God said, “What do you have to be angry about?”
Jonah could have made a list of the things he was angry about. He was a prophet and being asked to do the unthinkable – take God’s grace to the Israelites worst enemy. He was angry that the Ninevites might repent and God would spare them the judgment they had coming. They were ugly, vicious enemies of the Israelites. They were cruel and apparently boasted of their cruelty on their monuments, some of these monuments exists today in museums and here is a partial list of things they boasted about:
“I cut off their heads and formed them into pillars”
“I flayed all the chief men who had revolted, and I covered the pillar with their skins”
“Many within the border of my own land I flayed, and spread their skins upon the walls”
“I cut off the limbs of the officers, the royal officers who had rebelled”
“3,000 captives I burned with fire”
“Their corpses I formed into pillars”
“From son I cut off their hands and their fingers, and from other I cut off their noses, their ears, and their fingers, of many I put out their eyes”
“I made one pillar of the living, and another of heads, I bound their heads to posts round about the city” *
Many of these atrocities would have been done against the people Jonah lived among. Oh yes, Jonah had reasons to be angry. But when told to go to Ninevah and warn them to repent or God would destroy them, Jonah said no. The last thing Jonah wanted was for God to forgive these enemies and relent on His plans to destroy them.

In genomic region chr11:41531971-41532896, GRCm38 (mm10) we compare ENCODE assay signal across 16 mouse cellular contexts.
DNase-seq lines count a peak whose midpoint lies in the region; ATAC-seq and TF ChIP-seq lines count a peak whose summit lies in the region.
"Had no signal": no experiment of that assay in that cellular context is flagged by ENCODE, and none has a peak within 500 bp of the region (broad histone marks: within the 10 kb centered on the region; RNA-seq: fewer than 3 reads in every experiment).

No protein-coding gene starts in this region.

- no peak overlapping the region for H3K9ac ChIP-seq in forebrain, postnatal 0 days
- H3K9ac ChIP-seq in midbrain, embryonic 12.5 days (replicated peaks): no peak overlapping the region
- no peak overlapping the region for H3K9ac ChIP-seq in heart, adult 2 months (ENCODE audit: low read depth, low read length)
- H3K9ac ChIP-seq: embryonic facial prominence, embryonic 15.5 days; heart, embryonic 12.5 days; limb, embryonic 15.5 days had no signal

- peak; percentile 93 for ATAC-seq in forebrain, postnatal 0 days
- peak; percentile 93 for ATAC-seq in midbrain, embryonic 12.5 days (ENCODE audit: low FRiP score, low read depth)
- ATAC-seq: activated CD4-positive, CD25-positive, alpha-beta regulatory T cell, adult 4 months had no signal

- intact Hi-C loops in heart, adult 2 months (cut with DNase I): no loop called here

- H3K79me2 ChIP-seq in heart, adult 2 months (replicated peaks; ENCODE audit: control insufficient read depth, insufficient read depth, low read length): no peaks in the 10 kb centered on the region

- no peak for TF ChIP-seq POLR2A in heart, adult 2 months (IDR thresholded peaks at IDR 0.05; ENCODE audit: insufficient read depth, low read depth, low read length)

I have been there. I can relate to Jonah; been so angry with someone for so long that his salvation no longer mattered to me. Maybe even in my darkest moments of anger I might have wished God’s judgment on him. Oh, in my defense, I didn’t get there overnight; no it took years, as it no doubt did with Jonah. I can make a list of wrongs done to me that would make anyone angry. I could justify my anger, but that didn’t make it right, at least not in God’s eyes. Like Jonah, I don’t believe I saw the depth of my anger until God exposed to me my unwillingness to pass on to this person the love, forgiveness, mercy and compassion that God had so freely given me. Unlike Jonah, I did repent and while I would like to say it changed the person I was so angry with, it didn’t. It changed me.
I continually have the choice – wallow in my anger, keep the list of wrongs done to me forever in my remembrance, withhold grace to someone in need, or I can purpose to let the anger go. I’m not saying it is easy, it’s not, but it is a choice – my anger or God’s righteousness. Which would you choose?
* this from James Montgomery Boice
pic credit 1: slbc2u.org
pic credit 2: amazon.com